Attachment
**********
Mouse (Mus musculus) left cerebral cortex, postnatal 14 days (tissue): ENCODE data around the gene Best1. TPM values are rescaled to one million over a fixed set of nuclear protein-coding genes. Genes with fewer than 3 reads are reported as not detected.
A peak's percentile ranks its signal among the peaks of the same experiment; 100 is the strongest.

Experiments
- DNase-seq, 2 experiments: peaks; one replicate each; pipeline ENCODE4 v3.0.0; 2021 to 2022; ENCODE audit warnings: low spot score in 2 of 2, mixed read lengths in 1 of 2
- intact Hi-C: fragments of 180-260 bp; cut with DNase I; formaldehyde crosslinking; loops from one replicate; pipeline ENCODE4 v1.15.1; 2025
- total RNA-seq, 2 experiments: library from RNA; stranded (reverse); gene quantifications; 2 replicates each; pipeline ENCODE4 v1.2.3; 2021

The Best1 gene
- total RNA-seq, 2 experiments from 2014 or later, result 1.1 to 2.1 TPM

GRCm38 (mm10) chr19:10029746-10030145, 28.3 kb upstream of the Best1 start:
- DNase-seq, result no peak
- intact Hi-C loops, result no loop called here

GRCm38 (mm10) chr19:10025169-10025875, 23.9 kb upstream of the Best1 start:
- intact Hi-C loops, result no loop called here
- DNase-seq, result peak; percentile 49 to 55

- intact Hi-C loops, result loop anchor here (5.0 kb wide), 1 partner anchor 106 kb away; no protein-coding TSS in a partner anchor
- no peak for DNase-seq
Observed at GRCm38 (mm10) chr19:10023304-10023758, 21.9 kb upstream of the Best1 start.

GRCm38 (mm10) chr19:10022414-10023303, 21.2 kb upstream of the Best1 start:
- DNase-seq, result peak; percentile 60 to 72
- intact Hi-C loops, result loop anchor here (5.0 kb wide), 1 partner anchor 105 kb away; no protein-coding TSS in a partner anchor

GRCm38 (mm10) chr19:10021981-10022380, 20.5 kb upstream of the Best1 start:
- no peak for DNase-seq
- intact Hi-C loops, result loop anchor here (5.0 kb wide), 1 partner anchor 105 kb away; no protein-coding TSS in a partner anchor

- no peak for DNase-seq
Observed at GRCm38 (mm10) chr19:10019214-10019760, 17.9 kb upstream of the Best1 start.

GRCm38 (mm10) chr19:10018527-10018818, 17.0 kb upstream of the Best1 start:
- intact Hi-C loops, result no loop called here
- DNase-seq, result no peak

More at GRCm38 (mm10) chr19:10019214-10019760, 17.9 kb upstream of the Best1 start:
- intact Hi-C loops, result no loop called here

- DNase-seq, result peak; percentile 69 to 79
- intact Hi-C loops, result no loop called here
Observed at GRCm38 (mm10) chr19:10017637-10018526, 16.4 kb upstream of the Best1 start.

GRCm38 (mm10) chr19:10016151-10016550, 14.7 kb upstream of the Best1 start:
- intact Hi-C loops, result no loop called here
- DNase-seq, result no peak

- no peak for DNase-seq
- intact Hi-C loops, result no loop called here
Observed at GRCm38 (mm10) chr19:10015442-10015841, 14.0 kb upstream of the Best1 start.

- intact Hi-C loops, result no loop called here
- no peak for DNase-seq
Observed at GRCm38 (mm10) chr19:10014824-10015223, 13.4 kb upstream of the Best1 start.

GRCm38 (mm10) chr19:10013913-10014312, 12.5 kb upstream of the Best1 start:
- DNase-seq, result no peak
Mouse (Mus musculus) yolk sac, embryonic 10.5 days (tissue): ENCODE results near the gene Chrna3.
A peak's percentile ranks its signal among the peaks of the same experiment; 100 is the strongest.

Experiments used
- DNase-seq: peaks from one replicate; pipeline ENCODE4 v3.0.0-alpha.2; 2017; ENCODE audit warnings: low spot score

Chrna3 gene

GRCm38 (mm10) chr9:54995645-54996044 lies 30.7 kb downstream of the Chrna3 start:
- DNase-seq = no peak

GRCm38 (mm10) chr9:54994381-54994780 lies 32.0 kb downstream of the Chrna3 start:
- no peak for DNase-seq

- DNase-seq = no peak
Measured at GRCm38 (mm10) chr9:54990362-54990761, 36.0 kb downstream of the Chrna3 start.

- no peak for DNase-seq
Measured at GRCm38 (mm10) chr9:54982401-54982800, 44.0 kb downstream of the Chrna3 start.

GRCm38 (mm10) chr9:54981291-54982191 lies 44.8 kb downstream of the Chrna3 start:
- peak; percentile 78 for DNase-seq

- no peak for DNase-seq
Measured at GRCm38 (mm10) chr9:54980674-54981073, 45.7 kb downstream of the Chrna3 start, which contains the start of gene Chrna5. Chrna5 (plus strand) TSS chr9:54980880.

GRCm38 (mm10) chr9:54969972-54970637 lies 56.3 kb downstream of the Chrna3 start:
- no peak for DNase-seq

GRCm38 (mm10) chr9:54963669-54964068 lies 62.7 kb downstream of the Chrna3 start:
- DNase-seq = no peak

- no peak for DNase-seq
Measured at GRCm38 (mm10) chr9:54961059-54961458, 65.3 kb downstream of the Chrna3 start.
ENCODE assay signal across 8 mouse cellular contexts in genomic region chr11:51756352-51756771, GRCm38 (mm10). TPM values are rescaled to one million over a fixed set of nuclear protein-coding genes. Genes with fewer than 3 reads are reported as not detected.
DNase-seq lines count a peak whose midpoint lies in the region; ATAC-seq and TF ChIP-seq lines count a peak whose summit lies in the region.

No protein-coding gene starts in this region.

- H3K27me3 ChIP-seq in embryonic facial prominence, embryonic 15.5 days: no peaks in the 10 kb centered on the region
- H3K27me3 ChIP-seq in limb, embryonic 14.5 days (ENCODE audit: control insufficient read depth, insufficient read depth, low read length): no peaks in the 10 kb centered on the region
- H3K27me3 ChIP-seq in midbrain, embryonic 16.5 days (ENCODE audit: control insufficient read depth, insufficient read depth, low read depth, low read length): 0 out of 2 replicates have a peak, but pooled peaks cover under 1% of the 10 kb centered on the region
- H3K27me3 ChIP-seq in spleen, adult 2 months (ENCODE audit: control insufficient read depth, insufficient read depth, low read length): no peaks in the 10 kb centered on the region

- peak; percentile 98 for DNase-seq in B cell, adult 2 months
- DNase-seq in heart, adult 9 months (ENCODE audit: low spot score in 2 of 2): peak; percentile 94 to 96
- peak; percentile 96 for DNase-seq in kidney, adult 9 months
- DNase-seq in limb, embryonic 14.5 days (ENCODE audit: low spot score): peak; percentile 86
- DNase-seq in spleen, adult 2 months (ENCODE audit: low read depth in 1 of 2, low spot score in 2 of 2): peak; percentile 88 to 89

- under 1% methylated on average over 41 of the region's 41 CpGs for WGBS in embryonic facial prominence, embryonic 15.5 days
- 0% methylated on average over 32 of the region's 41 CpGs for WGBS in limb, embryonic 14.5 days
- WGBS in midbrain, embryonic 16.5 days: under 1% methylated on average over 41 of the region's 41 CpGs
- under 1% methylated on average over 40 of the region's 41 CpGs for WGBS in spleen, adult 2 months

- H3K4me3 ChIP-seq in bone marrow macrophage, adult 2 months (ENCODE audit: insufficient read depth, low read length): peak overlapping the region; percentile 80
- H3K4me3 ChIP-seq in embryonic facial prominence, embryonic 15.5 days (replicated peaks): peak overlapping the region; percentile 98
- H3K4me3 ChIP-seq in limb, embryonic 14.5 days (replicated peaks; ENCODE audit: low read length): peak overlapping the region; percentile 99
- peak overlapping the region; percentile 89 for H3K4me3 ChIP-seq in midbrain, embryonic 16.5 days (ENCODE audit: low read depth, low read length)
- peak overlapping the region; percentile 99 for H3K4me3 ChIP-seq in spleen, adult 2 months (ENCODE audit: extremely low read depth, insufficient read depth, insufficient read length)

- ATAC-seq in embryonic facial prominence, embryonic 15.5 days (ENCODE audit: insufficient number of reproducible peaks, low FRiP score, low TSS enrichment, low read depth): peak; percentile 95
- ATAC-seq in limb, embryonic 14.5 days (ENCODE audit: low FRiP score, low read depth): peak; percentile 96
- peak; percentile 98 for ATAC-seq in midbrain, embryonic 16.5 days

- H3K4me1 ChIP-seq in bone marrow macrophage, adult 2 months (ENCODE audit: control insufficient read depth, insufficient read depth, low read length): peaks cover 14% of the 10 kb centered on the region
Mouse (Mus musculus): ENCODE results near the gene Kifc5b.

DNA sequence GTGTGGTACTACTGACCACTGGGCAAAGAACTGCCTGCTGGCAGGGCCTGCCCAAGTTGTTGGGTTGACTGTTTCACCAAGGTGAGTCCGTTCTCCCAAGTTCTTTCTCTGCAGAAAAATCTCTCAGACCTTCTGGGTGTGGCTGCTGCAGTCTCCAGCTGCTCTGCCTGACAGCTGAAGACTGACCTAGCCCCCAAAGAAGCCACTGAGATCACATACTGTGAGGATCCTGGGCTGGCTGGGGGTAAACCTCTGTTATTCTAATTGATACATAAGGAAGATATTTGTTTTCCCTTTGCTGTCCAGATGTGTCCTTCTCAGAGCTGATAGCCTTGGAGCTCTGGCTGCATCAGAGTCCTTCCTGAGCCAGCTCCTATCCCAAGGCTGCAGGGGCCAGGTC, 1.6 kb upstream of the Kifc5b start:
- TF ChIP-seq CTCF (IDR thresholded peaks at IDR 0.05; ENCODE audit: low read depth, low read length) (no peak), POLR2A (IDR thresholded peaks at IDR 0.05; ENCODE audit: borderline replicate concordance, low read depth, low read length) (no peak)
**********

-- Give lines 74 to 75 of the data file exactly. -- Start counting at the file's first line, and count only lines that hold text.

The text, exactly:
- H3K27me3 ChIP-seq in spleen, adult 2 months (ENCODE audit: control insufficient read depth, insufficient read depth, low read length): no peaks in the 10 kb centered on the region

- peak; percentile 98 for DNase-seq in B cell, adult 2 months